The discovery of a calf’s remains, 17th-century pottery, musket balls and trade beads has led University of Massachusetts Boston researchers to believe they have located the elusive 1620 Plymouth settlement where the Pilgrims celebrated the first Thanksgiving.
The evidence was found at an archaeological site on Burial Hill in Plymouth, which is believed to be the location of the first Pilgrim settlement, according to a report on the university’s website. The settlement’s exact location has long eluded precise identification.
Dr. Kathryn Ness, curator at the Plimoth Plantation museum, told CNN the discovery represents the first physical evidence of the early 400-year-old settlement.
“While there have been different excavations, it’s kind of tricky because [the site] is in the middle of downtown Plymouth. So it makes it hard for archaeologists to excavate and where they’re digging is right on the edge of a cemetery,” Ness said.
The project is a collaboration of the university’s Andrew Fiske Memorial Center for Archaeological Research, the Plimoth Plantation and the Institute for New England Native American Studies at the University of Massachusetts Boston.
David Landon, associate director of the Fiske Center, and his students have spent five weeks every summer since 2013 looking for evidence of the original settlement.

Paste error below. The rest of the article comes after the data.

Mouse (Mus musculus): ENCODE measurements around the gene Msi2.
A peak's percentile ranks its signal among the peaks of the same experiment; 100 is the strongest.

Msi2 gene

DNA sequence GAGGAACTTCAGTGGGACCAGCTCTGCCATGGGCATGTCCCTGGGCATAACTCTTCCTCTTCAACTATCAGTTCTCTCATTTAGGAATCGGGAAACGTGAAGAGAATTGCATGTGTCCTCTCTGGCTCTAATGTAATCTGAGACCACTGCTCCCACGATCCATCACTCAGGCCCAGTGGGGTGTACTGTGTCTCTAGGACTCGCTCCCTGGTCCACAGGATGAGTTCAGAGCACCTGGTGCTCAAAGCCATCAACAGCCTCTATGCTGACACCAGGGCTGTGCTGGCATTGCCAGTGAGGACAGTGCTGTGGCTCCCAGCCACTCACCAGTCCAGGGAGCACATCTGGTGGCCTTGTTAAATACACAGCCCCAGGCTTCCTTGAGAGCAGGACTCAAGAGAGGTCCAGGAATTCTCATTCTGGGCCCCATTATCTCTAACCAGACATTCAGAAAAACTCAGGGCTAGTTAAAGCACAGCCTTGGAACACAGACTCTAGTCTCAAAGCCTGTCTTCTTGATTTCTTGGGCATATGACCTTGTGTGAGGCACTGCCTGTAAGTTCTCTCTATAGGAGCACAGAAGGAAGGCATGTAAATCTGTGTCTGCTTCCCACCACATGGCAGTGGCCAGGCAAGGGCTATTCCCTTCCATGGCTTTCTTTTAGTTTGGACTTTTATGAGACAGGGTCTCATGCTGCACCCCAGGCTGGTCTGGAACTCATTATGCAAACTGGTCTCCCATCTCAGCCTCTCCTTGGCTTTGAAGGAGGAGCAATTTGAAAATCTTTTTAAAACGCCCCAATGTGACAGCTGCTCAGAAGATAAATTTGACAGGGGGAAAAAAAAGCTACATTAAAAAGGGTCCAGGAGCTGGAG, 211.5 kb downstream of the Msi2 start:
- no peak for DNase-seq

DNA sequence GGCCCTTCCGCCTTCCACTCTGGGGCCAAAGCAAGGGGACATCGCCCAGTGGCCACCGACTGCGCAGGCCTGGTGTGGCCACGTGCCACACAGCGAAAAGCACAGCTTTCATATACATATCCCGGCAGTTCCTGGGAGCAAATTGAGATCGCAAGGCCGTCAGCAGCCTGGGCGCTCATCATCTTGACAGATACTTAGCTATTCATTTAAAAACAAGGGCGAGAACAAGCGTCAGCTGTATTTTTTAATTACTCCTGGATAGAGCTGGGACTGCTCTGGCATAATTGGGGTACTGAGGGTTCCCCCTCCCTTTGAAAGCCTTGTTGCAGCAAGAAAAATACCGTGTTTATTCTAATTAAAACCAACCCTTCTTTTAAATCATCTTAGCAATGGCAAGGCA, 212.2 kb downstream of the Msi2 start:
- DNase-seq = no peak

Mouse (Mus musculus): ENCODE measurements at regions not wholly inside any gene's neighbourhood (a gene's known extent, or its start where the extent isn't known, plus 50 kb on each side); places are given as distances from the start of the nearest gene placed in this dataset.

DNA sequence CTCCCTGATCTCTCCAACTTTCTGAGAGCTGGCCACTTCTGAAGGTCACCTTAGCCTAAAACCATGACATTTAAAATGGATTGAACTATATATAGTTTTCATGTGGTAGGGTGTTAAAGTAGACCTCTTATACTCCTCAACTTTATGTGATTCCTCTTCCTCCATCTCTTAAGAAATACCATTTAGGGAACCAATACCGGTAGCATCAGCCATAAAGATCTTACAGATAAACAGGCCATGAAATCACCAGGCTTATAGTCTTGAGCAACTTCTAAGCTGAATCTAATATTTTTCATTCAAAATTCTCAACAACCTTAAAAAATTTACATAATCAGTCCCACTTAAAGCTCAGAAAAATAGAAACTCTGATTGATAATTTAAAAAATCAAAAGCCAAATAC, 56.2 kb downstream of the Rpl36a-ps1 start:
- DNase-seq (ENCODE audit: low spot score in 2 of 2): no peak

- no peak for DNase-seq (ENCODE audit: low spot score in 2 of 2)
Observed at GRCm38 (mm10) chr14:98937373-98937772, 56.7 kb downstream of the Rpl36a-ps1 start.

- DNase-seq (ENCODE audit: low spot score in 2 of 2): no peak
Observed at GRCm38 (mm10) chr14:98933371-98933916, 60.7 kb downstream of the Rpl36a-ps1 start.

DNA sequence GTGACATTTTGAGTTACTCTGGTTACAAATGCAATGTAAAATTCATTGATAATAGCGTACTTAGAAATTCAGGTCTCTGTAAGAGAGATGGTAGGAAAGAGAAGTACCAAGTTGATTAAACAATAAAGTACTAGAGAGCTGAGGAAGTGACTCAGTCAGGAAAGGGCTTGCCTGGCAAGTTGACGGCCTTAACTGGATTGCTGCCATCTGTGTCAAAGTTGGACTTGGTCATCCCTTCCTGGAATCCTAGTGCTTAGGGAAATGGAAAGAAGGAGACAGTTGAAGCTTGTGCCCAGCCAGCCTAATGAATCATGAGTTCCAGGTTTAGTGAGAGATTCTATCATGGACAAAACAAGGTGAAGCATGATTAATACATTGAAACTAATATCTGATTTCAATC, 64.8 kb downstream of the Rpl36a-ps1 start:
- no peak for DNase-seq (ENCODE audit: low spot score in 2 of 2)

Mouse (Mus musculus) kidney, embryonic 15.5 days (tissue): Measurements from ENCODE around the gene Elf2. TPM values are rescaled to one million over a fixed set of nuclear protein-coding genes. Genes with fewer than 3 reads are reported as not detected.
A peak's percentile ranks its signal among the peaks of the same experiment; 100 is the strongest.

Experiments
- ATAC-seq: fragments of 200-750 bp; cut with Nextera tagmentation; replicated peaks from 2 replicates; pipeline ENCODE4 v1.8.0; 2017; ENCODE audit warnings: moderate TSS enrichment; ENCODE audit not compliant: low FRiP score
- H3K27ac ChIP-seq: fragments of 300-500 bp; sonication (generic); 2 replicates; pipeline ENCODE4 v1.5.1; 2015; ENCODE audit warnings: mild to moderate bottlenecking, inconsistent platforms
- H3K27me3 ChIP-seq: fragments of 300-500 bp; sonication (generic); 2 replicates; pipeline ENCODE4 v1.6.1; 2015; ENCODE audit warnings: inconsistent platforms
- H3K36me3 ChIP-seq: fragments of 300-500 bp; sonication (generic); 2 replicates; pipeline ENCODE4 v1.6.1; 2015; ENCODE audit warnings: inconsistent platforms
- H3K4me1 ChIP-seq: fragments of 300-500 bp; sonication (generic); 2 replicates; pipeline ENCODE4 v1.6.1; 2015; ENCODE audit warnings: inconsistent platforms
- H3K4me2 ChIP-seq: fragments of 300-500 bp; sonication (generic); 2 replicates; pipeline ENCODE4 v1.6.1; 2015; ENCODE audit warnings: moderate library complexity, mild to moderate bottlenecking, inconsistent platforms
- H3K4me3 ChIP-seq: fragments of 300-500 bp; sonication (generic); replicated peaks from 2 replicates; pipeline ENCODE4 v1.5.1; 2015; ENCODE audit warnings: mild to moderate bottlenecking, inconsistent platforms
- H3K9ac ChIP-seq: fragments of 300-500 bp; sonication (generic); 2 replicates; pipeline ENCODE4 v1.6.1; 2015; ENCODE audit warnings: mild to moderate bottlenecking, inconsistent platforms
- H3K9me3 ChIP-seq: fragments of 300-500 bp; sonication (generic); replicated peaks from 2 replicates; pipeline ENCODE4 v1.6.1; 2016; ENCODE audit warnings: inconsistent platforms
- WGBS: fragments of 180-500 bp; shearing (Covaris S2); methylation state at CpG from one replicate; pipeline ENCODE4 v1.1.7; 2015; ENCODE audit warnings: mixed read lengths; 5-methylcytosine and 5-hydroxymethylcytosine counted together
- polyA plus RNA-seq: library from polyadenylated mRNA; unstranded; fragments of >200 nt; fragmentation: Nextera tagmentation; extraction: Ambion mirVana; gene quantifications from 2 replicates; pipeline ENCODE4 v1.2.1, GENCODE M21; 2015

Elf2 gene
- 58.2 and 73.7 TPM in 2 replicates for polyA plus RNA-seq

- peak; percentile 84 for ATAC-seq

Landon’s goal was to find evidence before 2020, the 400th anniversary of the founding of the colony, according to UMass Boston statement.
“While we’re digging, we’re constantly in the process of trying to interpret what we’re finding,” Landon said.
“It’s about much more than the artifacts — it’s about trying to pin down soil color and trying to understand constructed features that are no longer there.”
The researchers could not search for typical building foundations because the structures from the original settlement were not built with bricks, according to the statement.
The Pilgrims used “post and ground construction,” a system of vertical wooden posts planted directly into the ground. To find the settlement, the team had to locate holes for wood and dirt, the statement said.
It wasn’t until the team found the calf, which was named Constance by the students, that Landon said he felt he had definitely found the settlement.
Native people did not have domestic cattle, according to Landon. He concluded that the calf lived, died and was buried within the walls of the first settlement.
“Oftentimes success in the colony depended on herds of cattle,” he said. “It became a centerpiece of the economy. So the calf does connect us to that story.”
The team will return next summer to continue its research.